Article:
Mark DeVries - Barclays Capital

Yeah. Thanks, John. Next question, did your credit bonds ended having more duration than you might have modeled or was it the weakness you saw in your credit assets mainly just do the widening in spreads?

Richard King

It wasn't more duration than we modeled, I mean like the CMBS primarily right, those were the longer duration credit assets and, it's -- there is no cash flow variability. I mean, therefore what type of assets, so you know what the duration is. It was really clearly spread widening.

And then in the non-agency staff, I mean, you are close to half the books, re-REMICs with various circulations. So there is no question there and then we do have some legacy non-agency but once again, that is not a meaningful duration component.

Mark DeVries - Barclays Capital

Understood. Okay. So last question, I understand you commented that you viewed the spread widening as a little bit more than aberration in the rate that we saw in the quarter. But did you do anything to reposition the agency book, kind of, other than just kind of understand reducing the position to mitigate your risks and spread widening?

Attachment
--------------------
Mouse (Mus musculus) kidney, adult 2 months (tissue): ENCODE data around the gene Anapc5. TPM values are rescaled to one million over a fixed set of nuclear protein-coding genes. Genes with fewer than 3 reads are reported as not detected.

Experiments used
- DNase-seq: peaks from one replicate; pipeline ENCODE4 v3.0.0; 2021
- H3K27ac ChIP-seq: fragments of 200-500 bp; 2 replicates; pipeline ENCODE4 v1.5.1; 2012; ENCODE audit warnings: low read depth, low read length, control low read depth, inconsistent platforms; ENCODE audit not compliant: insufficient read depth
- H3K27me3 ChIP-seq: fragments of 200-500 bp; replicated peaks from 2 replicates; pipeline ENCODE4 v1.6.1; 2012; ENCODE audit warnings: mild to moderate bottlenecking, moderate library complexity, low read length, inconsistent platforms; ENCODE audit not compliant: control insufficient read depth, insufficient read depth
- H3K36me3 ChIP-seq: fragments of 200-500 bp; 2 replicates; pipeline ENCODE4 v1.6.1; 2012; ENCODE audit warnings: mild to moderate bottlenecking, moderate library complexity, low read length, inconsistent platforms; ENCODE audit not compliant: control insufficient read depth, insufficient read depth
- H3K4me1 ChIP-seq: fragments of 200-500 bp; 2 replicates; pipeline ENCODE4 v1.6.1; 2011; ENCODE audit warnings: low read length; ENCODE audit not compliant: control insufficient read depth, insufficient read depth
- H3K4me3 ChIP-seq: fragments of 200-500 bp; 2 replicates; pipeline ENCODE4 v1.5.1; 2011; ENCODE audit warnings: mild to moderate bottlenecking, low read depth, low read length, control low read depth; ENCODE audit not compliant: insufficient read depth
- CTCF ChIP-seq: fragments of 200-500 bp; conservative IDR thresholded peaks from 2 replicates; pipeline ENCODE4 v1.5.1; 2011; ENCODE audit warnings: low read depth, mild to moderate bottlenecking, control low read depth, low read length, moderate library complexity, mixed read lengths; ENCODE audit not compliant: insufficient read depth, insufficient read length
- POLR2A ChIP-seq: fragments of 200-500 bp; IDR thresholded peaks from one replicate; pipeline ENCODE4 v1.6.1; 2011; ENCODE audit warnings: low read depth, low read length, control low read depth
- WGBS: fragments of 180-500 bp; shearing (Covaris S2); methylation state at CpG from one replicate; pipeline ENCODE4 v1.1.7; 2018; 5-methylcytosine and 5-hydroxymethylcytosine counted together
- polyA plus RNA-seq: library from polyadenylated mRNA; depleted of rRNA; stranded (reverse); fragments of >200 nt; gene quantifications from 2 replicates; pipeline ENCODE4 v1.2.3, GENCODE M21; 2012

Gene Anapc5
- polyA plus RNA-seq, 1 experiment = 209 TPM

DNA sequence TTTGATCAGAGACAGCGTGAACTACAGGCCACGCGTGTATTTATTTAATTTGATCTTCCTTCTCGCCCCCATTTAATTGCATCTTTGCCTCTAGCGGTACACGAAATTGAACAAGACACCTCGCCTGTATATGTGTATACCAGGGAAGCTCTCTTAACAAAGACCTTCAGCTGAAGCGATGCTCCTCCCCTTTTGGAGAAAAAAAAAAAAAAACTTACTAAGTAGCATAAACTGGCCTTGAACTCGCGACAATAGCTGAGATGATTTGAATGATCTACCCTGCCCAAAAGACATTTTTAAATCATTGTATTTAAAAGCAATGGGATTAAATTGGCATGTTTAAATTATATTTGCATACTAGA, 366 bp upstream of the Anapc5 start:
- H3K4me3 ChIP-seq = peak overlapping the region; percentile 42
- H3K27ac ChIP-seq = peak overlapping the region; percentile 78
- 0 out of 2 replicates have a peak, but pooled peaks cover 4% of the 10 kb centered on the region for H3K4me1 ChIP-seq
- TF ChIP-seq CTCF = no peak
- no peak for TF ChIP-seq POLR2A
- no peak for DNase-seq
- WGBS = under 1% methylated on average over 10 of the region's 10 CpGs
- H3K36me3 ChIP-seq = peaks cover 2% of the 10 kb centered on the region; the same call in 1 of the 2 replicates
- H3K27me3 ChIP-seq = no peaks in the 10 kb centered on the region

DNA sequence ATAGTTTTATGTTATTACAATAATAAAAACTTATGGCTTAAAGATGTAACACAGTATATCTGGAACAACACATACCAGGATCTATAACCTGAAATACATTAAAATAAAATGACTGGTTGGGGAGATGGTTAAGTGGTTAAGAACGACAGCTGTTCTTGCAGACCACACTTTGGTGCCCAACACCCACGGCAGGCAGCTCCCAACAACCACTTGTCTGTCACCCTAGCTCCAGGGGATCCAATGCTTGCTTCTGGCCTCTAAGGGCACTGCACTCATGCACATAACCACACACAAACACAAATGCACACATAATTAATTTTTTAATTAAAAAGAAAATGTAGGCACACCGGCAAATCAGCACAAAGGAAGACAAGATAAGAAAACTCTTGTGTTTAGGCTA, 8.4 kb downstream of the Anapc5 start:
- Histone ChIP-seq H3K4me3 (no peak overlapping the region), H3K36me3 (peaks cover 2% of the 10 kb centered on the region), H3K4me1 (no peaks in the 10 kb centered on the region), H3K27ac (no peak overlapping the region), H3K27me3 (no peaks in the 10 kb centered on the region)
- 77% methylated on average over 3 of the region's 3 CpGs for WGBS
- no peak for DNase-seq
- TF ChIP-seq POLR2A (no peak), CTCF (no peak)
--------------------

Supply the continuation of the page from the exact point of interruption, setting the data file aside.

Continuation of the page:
John Anzalone

So -- I mean, through the quarter, we did sell primarily lower coupons, lowest coupons, and mortgages. I mean, that was just to keep the duration in the portfolio more stable. So I mean, that will produce interest rate risk obviously. So combining that with the swaptions is how we managed to keep our duration gap kind of stable. So going forward we have less exposure to agencies obviously through the small portfolio.

Richard King

You also, I mean, if you look at kind of the convexity with mortgages having extended obviously there are less extension risks and with the swaption positions and so forth, we have not -- the convexity risk is not very meaningful from here.

Mark DeVries - Barclays Capital

Okay. Got it. Thanks.

Operator

The next question comes from Cheryl Pate, Morgan Stanley. Please proceed with your question.

Cheryl Pate - Morgan Stanley

Hi. Good morning. A question on the non-agency portfolio, I was just wondering if you can give us some color on the credit asset that were added this quarter relative to the portfolio overall, as there is obviously some pricing -- actually on this quarter, but when I look at sort of discounts, the quarter looks like it will increase from up 7% to about 14%. So just any color would be helpful there?

Richard King

Yeah. So we added small amount of non-agencies over the quarter, we needed a couple of $100 million overall. I believe they were little bit further from target than the books that we owned just because we did not -- we didn't have the REMICs which obviously a lot higher in dollar price. So I think that would -- that would obviously be a lower priced bond there.

John Anzalone

We sold this little bit of -- we sold a little bit like high dollar price bonds.

Richard King